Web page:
On Ender's Game

Mirror, Mirror

By Alethea Kontis

So you’re attending Battle School with Ender and Bean. You’ve signed your name into the desk (and probably hacked into the teacher accounts) and now it’s time for more frivolous pursuits, so you log on to the game. You’ve passed the Giant’s Drink, you’ve survived Fairyland, and you’re standing at the End of the World, looking into the mirror. Who do you see? Ender? Bean? Peter? Valentine?

Mirrors are some of the most powerful objects in literature, and in fairy stories old and new in particular. Mirrors can be used for locating one’s enemy (Snow White) or defeating them (Medusa). They are handy when a fictional character needs to travel to another universe (Through the Looking Glass), reveal one’s heart’s desire (Harry Potter), or get insight into one’s true inner self (The Neverending Story).

Orson Scott Card favored this last one in his famous futuristic fairy tale, Ender’s Game, but it is not only Ender who gets the chance to have his soul (or his perception of it) reflected back from the mirror’s depths. As the mirror at the End of the Universe shows the game player his inner demons, so too does Ender’s Game itself act as a magic mirror, revealing facets of the Enderverse characters inside each of us.

For we are all characters in the tales of our own lives, are we not? We begin in life as the characters of a story begin: unblemished, untried, and unknowing. We make choices—and mistakes—and we learn from them. And when we are lucky enough to discover characters in literature who are like ourselves, we can look at the choices and mistakes they make and learn from those, too. This was the origin of many a fairy story: to warn us of our follies and the dangers of life through hyperbolic example.

As spectacular as Peter, Valentine, Ender, and Bean are, with their mental abilities and special talents, at the core of each of them is a human child with a human heart…just like us. They are identifiable and sympathetic and personal. And the extremes to which these characters are pushed, and to which they push themselves, force the reader to question his or her own stamina, willingness, and drive.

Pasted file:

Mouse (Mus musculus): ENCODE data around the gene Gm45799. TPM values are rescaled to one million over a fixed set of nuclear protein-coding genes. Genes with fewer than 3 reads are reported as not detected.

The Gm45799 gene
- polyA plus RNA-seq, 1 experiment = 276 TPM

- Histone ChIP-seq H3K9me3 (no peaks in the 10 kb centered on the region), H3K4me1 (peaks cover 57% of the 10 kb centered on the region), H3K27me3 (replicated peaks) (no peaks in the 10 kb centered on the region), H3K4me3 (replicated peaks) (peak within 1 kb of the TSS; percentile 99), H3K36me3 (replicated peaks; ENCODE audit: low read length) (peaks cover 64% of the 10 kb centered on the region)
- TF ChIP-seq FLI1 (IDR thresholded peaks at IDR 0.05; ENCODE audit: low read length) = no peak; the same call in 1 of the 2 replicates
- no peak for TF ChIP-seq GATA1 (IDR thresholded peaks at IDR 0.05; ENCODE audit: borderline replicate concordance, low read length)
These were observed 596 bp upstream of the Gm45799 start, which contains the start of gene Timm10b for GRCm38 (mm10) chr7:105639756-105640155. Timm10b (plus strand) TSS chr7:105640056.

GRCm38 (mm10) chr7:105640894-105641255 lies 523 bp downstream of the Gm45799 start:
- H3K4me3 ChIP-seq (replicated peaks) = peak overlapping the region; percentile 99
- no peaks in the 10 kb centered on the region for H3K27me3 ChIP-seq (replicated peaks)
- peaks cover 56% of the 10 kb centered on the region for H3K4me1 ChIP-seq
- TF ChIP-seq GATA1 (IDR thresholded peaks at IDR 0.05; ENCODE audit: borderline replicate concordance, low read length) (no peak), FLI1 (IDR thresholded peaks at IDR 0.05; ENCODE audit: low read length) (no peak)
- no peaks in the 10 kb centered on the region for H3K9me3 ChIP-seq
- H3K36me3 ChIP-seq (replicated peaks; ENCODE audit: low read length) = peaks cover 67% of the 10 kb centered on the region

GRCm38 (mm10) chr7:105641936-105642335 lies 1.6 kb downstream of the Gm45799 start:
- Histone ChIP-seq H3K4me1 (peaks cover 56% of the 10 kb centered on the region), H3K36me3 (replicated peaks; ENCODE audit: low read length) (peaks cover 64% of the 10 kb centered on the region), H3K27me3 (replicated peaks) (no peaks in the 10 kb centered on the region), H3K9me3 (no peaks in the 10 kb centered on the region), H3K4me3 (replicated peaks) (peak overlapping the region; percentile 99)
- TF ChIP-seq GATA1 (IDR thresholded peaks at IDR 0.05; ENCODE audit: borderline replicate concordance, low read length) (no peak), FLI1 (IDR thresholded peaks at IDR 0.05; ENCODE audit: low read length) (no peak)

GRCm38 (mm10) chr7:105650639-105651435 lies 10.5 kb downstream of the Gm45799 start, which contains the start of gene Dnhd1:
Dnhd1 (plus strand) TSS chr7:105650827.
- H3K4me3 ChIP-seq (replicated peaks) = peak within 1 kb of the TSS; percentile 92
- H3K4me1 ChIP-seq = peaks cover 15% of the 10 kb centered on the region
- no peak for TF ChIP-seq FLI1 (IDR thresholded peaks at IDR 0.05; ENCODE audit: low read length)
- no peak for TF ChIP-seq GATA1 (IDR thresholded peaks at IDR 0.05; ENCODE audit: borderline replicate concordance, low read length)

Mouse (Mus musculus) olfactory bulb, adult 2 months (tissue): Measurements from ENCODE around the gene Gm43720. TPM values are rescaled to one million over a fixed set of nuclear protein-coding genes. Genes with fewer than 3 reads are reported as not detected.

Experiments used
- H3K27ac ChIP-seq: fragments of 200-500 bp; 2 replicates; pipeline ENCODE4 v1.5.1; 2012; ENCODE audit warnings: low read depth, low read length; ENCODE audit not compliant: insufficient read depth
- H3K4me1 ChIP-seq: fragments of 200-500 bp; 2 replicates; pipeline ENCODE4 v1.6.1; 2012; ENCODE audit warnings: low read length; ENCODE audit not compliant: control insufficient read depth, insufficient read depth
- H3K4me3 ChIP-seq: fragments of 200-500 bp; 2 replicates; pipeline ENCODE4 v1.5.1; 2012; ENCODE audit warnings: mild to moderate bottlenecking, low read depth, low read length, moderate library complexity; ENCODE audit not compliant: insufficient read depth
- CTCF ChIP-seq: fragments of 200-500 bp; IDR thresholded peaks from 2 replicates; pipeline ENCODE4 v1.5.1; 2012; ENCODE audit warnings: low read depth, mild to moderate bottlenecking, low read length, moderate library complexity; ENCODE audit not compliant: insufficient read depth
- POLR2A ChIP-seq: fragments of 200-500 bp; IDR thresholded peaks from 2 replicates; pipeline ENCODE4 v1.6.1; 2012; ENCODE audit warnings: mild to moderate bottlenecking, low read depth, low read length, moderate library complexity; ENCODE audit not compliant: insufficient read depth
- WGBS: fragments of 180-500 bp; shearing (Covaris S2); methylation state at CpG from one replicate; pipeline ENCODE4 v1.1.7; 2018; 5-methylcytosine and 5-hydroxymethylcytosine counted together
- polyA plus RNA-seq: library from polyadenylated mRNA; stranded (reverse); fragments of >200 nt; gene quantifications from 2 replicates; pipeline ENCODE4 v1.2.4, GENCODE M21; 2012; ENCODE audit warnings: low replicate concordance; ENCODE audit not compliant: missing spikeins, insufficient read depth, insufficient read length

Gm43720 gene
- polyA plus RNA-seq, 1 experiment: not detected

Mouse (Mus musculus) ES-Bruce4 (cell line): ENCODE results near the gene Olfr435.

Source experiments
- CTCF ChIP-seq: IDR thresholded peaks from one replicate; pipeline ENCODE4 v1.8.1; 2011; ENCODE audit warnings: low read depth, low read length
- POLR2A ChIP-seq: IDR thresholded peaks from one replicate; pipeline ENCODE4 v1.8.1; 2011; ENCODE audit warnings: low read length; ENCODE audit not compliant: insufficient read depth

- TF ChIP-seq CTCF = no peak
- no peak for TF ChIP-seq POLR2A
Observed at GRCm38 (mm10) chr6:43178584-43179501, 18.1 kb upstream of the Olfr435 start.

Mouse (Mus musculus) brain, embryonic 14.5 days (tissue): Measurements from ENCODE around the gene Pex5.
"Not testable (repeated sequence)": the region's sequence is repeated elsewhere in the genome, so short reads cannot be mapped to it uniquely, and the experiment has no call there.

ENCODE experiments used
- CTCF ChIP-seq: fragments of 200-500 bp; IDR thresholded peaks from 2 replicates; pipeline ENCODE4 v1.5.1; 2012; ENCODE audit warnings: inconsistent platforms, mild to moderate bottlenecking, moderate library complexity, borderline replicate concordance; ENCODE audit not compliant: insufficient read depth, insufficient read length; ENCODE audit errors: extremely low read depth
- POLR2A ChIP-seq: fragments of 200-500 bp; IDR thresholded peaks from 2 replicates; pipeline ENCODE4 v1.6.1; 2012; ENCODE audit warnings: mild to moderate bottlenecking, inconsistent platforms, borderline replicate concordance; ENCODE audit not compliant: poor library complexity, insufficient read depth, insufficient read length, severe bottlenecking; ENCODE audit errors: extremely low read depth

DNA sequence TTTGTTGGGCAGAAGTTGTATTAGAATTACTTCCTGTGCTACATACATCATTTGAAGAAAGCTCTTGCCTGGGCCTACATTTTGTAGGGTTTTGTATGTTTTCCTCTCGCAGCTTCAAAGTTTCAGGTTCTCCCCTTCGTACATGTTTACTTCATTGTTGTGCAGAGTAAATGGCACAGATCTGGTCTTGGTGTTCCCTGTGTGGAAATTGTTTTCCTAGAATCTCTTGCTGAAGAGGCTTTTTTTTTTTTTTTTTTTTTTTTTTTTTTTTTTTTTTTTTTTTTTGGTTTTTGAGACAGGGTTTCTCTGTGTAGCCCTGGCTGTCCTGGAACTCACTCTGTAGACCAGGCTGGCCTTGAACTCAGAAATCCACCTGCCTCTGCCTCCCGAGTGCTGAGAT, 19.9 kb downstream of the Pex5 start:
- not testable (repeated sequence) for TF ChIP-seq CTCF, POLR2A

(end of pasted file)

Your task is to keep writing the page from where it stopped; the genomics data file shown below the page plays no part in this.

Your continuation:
“The most noble title that any child can have is Third.”


Ender Wiggin is, unsurprisingly, the Hero of the piece.

From the Brothers Grimm to Joseph Campbell, the fairy-tale hero is the quintessential main character. The stakes are high and the odds are against him, but he’s resourceful (and stubborn) enough to make it through each challenge, all the way to the end. Sometimes he is the Chosen One, with a destiny he must fulfill. Sometimes he is Jack, the everyman who sets out to find his fortune, usually because his home life is no longer welcoming and he has no choice. In either case, he must conquer the giant, defeat the enemy, and find peace in this world…or some other sort of happy ending. With no guide (and often no parents), he must master his fears and best his foes through his own efforts.

Ender is special—a Third. He carries the weight of the whole world’s hope on his shoulders even before his birth. There is a task that only he can perform, and he must leave behind his home and everything he knew to do it. But he is also just an ordinary boy, thrust into extraordinary circumstances, and forced to do the best he can.

Ender is the face we all see in the mirror at one time or another. We have all felt the burden of expectation, whether our own or someone else’s. This is particularly true of gifted children. In Ender’s world, gifted children are given monitors and sent to Battle School. They are expected to save Earth from the formics. In our world, gifted children are singled out by simply being labeled gifted and subsequently burdened with all the baggage that comes with it: the expectation that they will always do a perfect job, without ever screwing up, and that the solutions to problems will come to them easily, every time.

Ender did not choose his abilities. He did not choose to bear the burden of so many hopes and dreams. But that doesn’t absolve him of the responsibility to choose what he does with those abilities and those expectations. What Ender does with the hand he is dealt is up to him.

We all sometimes find ourselves stuck in the middle of difficult choices, forced to select the lesser of two evils. We make important choices every day that change the course of our lives, sometimes taking us down dark and dangerous paths with no turning back. Our fate, like Ender’s, is in our own hands. We have to learn the rules and play the game so we know how to beat it. It’s up to us to populate the long-retired army colors, climb to the top of the leaderboards, and fight our way through to the End of the World.


“I can be the best man you’ve got, but don’t play games with me.”